this no more.

    Renewable energy generation and shutting down nuclear plants cut deeply into profits of the power companies in the last few years. Fear is that they will disrupt the established business model altogether. An unprecedented campaign has erupted since then, with voices from departments of energy & environment, press, industry associations, consumer protection organizations (!). Trying to blame renewables for latest price increases for residential electricity and raising fears of imminent power outages ("so what if it's night and no wind blows?").

    It requires effort to gather information across multiple channels and piece together the real picture
    - power costs for industrial clients have dropped to a lever lower than ever before
    - net stability is in jeopardy by gambling of operators
    - price increases for residential customers stem from taxes, grid transfer fees, and a renewable power subsidy scheme which is a disguise for money transfer to the industrial sector (where 75% of all electricity is used).
    - renewables are not a source of unforeseeable power fluctuations.

    Instead, Germany's most powerful power plant outputs 4.4GW and is fed by 100% renewable energy:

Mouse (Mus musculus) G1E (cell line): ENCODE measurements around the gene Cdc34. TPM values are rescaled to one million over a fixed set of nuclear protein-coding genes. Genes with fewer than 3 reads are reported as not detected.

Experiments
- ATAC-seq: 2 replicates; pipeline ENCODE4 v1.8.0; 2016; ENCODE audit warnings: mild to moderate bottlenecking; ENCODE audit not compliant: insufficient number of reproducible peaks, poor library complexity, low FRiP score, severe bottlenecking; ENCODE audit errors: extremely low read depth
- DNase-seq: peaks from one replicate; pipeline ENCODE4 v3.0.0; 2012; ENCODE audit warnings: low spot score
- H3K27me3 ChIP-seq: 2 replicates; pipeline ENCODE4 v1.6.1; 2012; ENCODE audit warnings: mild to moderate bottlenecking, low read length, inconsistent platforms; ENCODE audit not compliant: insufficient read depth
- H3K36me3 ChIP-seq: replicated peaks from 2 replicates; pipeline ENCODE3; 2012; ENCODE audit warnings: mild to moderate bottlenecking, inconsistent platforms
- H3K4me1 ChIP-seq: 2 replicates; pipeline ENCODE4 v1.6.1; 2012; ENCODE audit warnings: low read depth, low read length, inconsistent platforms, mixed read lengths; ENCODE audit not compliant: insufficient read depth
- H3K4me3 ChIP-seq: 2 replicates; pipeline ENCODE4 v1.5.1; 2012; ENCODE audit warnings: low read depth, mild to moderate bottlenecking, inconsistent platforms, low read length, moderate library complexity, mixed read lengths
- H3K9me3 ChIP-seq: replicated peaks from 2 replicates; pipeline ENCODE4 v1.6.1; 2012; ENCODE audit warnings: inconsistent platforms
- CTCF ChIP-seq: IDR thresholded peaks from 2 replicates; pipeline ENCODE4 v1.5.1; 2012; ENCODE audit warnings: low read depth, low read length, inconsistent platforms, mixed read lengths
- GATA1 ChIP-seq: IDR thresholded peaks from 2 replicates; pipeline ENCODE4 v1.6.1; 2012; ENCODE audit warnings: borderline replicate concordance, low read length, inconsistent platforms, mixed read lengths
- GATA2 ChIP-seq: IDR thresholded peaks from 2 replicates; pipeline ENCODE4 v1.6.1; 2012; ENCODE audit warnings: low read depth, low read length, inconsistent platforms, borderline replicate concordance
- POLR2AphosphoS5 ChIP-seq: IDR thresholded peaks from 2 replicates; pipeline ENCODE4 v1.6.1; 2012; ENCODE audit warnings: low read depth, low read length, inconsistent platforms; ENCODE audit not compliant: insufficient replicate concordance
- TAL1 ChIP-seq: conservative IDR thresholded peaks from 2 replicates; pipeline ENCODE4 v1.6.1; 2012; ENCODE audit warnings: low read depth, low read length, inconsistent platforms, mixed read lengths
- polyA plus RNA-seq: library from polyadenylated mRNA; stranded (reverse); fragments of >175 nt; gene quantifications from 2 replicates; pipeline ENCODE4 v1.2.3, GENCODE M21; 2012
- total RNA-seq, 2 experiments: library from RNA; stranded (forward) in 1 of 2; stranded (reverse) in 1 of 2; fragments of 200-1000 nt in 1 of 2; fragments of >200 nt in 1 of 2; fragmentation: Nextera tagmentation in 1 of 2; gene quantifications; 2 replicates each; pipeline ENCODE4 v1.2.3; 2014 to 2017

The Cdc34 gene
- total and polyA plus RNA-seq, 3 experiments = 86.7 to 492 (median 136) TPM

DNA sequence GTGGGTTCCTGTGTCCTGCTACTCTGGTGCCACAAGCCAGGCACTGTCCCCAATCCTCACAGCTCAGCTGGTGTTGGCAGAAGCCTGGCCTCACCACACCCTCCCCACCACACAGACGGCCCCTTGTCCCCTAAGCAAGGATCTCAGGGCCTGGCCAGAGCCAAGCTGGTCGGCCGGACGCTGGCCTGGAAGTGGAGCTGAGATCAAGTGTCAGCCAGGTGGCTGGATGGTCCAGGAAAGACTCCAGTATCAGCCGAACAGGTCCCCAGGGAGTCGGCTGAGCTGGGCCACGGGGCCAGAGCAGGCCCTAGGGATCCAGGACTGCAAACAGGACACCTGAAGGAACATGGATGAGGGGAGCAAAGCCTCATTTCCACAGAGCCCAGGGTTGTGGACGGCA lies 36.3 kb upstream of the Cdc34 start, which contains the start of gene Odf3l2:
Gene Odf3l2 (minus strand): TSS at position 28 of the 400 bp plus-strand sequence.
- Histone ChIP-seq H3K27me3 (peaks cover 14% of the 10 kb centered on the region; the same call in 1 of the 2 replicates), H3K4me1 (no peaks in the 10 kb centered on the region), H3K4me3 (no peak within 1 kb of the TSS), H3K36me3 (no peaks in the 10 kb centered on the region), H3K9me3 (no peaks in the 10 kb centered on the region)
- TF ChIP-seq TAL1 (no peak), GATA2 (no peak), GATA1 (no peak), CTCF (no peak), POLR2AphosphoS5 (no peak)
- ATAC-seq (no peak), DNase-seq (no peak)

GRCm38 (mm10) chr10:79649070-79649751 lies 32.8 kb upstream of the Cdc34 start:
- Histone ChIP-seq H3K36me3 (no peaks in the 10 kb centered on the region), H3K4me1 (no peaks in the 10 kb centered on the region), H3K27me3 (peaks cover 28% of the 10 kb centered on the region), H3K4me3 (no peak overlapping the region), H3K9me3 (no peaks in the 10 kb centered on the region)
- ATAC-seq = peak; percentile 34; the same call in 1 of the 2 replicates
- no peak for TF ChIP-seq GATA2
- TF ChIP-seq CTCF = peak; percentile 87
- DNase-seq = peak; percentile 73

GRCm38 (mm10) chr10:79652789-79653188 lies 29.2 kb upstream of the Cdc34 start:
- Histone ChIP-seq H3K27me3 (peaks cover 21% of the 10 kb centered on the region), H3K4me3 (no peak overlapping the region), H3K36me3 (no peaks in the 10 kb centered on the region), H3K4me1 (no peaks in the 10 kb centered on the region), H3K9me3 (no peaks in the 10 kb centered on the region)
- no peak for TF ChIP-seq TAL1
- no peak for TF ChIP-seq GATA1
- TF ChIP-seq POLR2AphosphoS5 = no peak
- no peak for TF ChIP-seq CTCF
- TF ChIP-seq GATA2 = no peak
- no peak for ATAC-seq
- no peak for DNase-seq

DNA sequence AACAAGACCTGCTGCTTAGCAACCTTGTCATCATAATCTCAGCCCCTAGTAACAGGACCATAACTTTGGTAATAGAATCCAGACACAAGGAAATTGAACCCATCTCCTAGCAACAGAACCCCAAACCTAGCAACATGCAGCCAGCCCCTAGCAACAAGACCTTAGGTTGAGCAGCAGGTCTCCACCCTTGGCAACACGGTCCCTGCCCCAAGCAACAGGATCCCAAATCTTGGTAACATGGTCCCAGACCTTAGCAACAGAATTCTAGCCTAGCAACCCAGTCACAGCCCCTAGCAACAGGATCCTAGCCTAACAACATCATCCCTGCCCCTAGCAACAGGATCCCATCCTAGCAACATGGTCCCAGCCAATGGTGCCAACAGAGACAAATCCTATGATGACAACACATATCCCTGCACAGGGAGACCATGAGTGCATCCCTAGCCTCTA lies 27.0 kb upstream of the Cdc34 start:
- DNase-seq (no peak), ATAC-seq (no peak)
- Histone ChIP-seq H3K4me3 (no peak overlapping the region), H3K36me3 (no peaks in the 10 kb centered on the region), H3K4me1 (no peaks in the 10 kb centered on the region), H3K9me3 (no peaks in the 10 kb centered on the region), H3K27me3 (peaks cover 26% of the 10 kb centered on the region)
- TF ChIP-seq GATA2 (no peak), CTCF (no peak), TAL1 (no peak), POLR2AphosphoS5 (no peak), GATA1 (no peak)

Deutschlands größtes Kraftwerk ist grün

    Thanks to our friends from Statkraft, Norway!
     
  12. aronth5

    aronth5 Long Time Follower

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    Germany may have a horrible solar profile so I was surprised to find this article. Even though it is more than a year old still pretty impressive.

    "Germany sets new solar power record, institute says"
    http://www.reuters.com/article/2012/05/26/us-climate-germany-solar-idUSBRE84P0FI20120526
    "Europe’s ‘economic powerhouse’ can add solar to its epithet. Germany’s solar power plants reached a generation milestone of 22 GW of electricity per hours. That is the same as 20 nuclear power stations at full capacity"
     
  13. TheTalkingMule

    TheTalkingMule Active Member

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    And now they hit 20GW+ fairly regularly. I believe this summer's record was around 23.9GW peak.

    Updated for 2013...

    Edit: And checking one of their transparency websites, it looks like they were topping 24GW in early August. I looked at the first week and they hit 24.2GW on Aug 2nd. That's a lot.